Dynamic changes in the gene expression of zebrafish Reelin receptors during embryogenesis and hatching period
Article first published online: 27 FEB 2012
© 2012 The Authors. Development, Growth & Differentiation © 2012 Japanese Society of Developmental Biologists
Development, Growth & Differentiation
Volume 54, Issue 2, pages 253–263, February 2012
How to Cite
Imai, H., Oomiya, Y., Kikkawa, S., Shoji, W., Hibi, M., Terashima, T. and Katsuyama, Y. (2012), Dynamic changes in the gene expression of zebrafish Reelin receptors during embryogenesis and hatching period. Development, Growth & Differentiation, 54: 253–263. doi: 10.1111/j.1440-169X.2012.01327.x
- Issue published online: 27 FEB 2012
- Article first published online: 27 FEB 2012
- Received 26 October 2011; revised 4 January 2012; accepted 4 January 2012.
- brain evolution;
- Reelin signal;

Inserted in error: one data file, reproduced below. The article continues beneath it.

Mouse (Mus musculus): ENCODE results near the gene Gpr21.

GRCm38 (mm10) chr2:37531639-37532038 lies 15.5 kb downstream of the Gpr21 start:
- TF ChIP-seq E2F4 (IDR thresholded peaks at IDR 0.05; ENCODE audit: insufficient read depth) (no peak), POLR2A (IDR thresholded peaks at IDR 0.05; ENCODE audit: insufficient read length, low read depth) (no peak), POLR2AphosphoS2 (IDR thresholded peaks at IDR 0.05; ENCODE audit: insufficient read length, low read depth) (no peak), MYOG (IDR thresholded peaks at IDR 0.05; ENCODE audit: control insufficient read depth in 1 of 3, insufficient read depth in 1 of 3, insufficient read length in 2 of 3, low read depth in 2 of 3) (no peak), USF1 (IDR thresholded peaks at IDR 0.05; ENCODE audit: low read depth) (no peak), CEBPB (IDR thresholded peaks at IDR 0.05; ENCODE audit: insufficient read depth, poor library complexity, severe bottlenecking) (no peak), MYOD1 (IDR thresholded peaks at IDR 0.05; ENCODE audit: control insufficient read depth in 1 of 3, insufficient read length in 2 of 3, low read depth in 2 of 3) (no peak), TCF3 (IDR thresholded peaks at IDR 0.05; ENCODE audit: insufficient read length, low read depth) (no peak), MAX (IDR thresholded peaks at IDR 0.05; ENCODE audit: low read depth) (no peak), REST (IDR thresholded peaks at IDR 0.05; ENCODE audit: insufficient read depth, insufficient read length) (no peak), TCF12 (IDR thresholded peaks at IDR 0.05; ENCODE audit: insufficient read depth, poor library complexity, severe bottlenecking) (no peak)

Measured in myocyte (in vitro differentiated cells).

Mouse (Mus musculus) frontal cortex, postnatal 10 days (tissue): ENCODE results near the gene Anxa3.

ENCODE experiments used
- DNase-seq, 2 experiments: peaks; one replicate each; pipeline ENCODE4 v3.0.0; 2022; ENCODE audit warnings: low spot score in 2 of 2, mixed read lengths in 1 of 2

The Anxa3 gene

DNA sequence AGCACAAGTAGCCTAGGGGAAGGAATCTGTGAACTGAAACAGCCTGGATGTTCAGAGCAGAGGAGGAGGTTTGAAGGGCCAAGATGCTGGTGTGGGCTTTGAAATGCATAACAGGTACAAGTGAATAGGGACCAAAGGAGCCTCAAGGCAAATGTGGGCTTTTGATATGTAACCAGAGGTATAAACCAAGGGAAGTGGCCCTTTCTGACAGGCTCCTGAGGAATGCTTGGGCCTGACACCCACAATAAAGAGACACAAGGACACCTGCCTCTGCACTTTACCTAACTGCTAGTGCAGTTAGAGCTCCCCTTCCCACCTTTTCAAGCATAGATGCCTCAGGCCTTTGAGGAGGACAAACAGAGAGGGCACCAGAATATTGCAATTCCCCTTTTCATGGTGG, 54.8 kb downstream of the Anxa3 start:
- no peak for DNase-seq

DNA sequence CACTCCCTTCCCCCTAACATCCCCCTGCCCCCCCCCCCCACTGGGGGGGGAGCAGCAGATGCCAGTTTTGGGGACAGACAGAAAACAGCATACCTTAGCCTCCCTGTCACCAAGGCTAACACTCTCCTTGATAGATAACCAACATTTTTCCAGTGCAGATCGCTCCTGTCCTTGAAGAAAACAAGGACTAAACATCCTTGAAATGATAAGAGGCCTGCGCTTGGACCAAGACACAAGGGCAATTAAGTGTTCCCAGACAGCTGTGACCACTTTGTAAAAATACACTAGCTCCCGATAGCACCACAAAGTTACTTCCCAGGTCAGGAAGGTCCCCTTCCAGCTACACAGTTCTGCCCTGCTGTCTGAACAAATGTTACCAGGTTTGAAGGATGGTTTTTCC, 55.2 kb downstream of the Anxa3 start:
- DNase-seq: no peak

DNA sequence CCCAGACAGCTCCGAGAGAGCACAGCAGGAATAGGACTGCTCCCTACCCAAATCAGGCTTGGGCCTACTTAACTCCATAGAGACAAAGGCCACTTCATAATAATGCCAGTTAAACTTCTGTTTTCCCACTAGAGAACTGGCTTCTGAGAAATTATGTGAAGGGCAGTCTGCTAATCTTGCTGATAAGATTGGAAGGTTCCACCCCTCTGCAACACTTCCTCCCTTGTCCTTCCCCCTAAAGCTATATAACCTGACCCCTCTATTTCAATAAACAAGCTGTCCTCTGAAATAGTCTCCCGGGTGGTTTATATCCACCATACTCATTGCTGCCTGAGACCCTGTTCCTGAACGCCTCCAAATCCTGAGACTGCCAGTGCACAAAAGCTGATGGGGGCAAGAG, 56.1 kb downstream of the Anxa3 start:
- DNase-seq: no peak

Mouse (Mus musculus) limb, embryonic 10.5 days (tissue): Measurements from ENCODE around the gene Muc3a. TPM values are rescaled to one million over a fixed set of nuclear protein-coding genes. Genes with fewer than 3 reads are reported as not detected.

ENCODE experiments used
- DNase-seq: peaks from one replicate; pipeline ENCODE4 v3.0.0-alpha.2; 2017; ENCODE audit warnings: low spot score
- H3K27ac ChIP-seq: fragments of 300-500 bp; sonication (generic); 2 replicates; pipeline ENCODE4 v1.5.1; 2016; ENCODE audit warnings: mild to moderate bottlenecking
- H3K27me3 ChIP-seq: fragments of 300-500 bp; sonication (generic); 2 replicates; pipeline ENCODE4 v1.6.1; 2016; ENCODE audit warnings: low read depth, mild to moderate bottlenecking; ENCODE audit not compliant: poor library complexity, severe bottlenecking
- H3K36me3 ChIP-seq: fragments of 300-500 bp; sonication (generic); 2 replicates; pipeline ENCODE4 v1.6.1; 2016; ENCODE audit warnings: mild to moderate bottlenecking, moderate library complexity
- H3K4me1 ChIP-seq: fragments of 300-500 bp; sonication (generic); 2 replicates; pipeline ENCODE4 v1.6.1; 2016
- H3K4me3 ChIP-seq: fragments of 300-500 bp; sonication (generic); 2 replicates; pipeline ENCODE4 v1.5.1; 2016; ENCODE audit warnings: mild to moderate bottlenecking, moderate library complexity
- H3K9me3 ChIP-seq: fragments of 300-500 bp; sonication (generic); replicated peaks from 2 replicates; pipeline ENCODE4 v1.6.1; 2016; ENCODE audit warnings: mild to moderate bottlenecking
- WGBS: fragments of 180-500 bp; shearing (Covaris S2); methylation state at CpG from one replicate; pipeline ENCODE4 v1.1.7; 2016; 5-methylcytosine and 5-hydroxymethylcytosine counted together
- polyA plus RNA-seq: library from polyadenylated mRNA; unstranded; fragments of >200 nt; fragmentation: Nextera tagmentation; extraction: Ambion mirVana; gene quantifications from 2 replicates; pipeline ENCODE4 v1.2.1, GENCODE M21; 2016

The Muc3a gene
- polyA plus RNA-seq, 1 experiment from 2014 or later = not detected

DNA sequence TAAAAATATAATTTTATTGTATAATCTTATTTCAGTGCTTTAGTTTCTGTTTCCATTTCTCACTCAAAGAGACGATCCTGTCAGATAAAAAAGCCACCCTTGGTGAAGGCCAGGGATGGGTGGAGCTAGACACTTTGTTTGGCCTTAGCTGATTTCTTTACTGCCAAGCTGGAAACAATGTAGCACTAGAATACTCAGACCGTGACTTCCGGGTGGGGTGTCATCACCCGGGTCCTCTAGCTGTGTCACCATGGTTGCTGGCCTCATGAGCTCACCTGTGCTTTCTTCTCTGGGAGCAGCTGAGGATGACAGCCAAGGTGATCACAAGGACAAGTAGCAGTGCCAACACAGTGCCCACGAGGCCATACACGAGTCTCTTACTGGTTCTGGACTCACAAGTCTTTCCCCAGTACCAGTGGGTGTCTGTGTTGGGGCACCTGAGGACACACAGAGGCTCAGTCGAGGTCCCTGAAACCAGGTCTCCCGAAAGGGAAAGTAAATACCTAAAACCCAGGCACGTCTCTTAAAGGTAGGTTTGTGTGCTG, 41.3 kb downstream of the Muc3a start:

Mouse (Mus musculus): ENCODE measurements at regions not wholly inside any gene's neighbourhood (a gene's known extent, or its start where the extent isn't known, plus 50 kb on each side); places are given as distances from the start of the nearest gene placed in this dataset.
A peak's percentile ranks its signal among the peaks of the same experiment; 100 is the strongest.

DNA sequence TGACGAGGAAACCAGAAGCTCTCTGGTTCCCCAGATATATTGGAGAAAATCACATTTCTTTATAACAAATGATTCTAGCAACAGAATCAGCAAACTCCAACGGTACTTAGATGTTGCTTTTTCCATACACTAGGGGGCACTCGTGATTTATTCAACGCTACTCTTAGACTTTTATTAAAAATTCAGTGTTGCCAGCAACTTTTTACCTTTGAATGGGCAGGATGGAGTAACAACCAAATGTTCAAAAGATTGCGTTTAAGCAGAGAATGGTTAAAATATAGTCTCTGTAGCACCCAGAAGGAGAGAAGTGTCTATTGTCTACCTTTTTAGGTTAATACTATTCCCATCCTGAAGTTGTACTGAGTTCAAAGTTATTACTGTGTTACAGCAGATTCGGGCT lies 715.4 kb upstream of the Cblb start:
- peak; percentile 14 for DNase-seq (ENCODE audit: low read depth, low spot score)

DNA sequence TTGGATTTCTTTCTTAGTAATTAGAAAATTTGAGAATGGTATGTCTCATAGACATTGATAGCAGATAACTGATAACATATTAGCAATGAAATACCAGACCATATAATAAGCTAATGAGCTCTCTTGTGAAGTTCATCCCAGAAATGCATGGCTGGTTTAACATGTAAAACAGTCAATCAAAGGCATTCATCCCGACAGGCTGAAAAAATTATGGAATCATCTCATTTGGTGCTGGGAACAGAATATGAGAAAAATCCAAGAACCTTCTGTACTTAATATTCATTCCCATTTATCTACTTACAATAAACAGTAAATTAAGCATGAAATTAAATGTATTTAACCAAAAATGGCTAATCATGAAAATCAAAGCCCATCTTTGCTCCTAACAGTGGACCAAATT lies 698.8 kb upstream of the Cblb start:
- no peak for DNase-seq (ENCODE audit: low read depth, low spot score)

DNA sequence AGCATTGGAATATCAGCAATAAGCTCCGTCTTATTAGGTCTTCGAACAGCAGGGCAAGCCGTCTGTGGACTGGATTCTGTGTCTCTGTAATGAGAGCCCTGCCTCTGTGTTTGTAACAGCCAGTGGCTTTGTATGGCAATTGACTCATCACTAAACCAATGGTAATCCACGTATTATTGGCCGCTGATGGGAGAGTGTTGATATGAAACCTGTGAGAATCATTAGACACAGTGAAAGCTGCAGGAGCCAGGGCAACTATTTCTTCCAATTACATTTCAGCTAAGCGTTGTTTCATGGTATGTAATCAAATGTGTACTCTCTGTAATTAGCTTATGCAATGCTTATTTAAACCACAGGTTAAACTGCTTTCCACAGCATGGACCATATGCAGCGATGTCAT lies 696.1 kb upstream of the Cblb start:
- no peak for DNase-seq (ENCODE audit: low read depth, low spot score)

The brain morphology of vertebrates exhibits huge evolutionary diversity, but one of the shared morphological features unique to vertebrate brain is laminar organization of neurons. Because the Reelin signal plays important roles in the development of the laminar structures in mammalian brain, investigation of Reelin signal in lower vertebrates will give some insights into evolution of vertebrate brain morphogenesis. Although zebrafish homologues of Reelin, the ligand, and Dab1, a cytoplasmic component of the signaling pathway, have been reported, the Reelin receptor molecules of zebrafish are not reported yet. Here, we sought cDNA sequence of zebrafish homologue of the receptors, vldlr and apoer2, and examined their expression patterns by in situ hybridization. Developmental gene expression pattern of reelin, dab1, vldlr, and apoer2 in the central nervous system of zebrafish was compared, and their remarkable expression was detected in the developing laminar structures, such as the tectum and the cerebellum, and also non-laminated structures, such as the pallium. The Reelin receptors exhibited different spatial and temporal gene expression. These results suggest a possibility that duplication and subsequent functional diversity of Reelin receptors contributed to the morphological and functional evolution of vertebrate brain.